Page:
AlbumsOctober 17, 201412,040 views

Revocation Deathless

01. A Debt Owed to the Grave 02. Deathless 03. Labyrinth of Eyes 04. Madness Opus 05. Scorched Earth Policy 06. The Blackest Reaches 07. The Fix 08. United in Helotry 09. Apex 10. Witch Trials
2014 Metal Blade Records
Our score 8


Deathless is Revocation's third output in three years, following 2012's Teratogenesis EP and last year's self-titled album. The quick succession of releases can be an indicator that the current line up is harboring a limitless creative surge. However, from a different perspective, it can also lead a band to stretch themselves out further than they should to maintain the quality of their material. Revocation's eponymous release was a mixed bag, an array of dazzling guitar leads and meaty aggression alongside riffs that dragged and plodding songwriting. On their first record since signing with Metal Blade, Revocation reverses the tide and puts out a stellar fifth album. In reaching that result, the band have not abandoned what they've been doing the last few years. The songs still have plenty of moving parts, and a couple of six-minute tunes appear to show the band's more progressive attributes. There's a general lack of offbeat shenanigans, with no random acoustic/banjo breaks or brash horns to give the music odd flair. The longer songs, as usual, afford each member the chance to take the helm. The technical aspect of their sound has not diminished, and bassist Brett Bamberger, who debuted on Teratogenesis, gets a few parts all to himself. With "A Debt Owed to the Grave," Revocation ignites the album with an opener devoid of time-wasting. No excruciating buildup to the inevitable explosive style the band have patterned; just an energetic, upbeat tune with a fantastic harmonized guitar outro that is catchy as hell. They don't deviate from this tempo much of the album, save for a few cleaner guitar tones on the ambitious "Madness Opus." Deathless starts off on a monstrous note, and maintains that with a straightforward mentality. Though the band's instrumental abilities have always been on display, the amount of space they are given on Deathless is substantial. The last halves of "Scorched Earth Policy" and "Witch Trials" are without the typical shouted vocals, and it seems the band thrives in this environment, free of verse and choruse. There's a fun magnetism to their playing that makes it easy to get into. In keeping with tradition, "Apex" is a rousing instrumental track on par with "Across Forests and Fjords." From the relentless nature of "The Fix," which would have fit perfectly with the other songs on their 2011 Chaos of Forms effort, to the totally infectious chorus on the title track, Revocation fans should find something catered to their liking. The latter highlight is thanks in part to melodic vocals, which have slowly crept into the band's foundation the last few full-lengths. Like those other albums, they are the most unpredictable aspect. While they work great on the title track, their presence on "Labyrinth of Eyes" is awkward and ultimately bland on "United Helotry." My review of their last album, for this very site, had mentioned that much of the material should have gotten a "cautious play-through." That's not the situation with Deathless, which is much more in line with what the band had been doing their first two or three albums. It's an album that you play all the way through and want to go back to, not just because you're a fan of the band, but because the songs are sharply written and brimming with replay value. A move to a new label and only a year between releases have not stifled the remarkable leaps Revocation have taken since generating momentum back in 2009 with Existence is Futile. Bottom Line: Deathless is a rousing technical thrash/death album with replay value to boot.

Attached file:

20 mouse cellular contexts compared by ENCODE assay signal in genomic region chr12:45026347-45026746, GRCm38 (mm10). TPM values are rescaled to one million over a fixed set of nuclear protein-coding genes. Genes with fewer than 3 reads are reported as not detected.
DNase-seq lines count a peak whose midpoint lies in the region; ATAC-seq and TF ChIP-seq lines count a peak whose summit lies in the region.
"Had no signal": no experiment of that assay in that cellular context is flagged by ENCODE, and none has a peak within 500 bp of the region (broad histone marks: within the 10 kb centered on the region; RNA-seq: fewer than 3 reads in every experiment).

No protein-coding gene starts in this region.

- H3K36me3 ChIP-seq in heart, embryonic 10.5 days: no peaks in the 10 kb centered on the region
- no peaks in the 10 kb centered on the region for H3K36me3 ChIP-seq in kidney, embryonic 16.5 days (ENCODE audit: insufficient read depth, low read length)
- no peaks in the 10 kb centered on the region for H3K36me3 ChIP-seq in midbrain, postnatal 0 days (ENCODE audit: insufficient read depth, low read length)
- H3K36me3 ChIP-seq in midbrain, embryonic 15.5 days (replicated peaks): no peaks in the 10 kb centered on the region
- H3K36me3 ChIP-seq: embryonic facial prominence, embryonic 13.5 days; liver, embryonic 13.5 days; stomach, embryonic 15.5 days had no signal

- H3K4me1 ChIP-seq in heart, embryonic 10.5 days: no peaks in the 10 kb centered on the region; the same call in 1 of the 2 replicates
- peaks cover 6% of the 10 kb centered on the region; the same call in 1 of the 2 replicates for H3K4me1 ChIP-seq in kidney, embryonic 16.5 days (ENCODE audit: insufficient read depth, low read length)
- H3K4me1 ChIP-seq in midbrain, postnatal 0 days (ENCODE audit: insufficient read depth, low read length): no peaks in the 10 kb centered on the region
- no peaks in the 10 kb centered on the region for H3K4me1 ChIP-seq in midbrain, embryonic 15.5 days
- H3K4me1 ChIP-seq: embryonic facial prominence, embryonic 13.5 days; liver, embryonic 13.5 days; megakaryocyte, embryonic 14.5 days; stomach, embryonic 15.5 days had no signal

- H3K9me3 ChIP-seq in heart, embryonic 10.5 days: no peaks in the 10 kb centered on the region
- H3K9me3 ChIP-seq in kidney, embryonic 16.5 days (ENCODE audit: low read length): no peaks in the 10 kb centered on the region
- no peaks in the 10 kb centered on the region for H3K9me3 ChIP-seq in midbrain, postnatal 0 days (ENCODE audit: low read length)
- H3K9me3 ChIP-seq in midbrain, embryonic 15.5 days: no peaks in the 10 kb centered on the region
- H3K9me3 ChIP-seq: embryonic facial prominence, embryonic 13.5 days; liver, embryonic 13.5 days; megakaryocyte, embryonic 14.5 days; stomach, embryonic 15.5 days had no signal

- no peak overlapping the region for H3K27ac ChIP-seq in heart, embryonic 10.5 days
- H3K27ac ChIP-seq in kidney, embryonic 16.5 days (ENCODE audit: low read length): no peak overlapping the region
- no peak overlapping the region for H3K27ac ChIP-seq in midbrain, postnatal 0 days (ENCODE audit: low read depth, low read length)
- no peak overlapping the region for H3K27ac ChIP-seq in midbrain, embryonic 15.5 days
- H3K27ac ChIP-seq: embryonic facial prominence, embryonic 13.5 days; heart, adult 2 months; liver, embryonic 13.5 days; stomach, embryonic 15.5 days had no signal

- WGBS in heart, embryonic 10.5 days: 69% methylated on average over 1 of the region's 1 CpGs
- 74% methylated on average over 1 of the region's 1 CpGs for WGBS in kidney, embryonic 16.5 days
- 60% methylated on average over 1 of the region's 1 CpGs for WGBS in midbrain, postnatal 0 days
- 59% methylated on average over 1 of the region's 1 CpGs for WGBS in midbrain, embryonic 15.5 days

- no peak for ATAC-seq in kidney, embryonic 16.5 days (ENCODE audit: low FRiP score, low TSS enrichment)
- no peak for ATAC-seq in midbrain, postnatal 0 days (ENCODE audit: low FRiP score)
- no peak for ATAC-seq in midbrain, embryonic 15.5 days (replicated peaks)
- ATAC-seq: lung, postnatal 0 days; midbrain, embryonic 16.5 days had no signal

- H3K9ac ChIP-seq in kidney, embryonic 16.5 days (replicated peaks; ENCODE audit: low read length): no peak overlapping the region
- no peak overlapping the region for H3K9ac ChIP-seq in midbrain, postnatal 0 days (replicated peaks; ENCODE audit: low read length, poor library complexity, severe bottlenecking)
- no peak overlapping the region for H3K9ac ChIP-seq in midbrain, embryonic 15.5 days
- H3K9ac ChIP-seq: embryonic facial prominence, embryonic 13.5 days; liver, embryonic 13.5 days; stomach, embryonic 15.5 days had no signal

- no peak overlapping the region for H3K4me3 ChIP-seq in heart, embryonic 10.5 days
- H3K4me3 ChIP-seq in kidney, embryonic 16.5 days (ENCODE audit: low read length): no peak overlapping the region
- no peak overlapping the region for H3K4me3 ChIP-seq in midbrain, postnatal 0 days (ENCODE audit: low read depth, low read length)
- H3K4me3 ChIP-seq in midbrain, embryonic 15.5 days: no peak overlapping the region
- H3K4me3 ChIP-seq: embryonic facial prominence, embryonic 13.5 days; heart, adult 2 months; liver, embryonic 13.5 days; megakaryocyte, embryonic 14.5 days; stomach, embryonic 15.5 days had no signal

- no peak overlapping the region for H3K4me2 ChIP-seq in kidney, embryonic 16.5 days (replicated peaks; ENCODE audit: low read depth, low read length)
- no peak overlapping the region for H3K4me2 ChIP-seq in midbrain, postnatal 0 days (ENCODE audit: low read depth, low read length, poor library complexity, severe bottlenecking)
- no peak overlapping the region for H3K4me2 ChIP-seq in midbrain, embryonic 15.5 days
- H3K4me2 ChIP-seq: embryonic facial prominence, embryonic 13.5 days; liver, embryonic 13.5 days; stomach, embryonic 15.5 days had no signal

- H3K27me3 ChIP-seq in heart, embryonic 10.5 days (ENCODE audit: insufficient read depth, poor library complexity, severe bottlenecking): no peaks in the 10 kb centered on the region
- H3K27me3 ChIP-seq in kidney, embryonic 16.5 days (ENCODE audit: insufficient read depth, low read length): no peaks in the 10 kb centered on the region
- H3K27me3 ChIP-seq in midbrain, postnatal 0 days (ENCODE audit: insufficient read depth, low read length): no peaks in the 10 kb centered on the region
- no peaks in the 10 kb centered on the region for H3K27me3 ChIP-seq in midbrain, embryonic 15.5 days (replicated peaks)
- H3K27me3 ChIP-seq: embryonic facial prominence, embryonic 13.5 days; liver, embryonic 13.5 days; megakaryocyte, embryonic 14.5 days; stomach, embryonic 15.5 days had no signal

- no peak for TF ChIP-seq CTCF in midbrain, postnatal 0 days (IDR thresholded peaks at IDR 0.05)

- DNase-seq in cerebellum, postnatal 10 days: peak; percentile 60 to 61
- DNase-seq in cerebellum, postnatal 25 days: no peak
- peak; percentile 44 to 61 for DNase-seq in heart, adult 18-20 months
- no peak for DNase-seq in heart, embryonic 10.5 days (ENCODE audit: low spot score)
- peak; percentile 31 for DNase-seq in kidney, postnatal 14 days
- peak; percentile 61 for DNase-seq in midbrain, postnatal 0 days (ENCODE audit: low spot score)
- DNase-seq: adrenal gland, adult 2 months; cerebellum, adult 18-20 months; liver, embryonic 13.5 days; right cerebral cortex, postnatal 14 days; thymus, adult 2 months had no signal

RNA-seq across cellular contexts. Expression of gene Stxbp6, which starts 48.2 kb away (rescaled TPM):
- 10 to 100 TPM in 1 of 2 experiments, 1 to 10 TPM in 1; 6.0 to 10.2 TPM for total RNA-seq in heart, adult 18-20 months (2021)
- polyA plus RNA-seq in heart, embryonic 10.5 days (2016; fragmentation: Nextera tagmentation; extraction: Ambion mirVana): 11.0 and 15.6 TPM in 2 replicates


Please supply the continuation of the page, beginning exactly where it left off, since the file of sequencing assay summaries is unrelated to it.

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anonymous 10/30/2014 2:31:22 PM

Sick f*cking album. Should be titled riffs rather then deathless

anonymous 10/31/2014 2:00:14 AM

unreal album, should be called drums instead of deathless

anonymous 11/3/2014 11:43:40 AM

great bad and glad they got to work with zeuss and getting signed to Metal Blade Records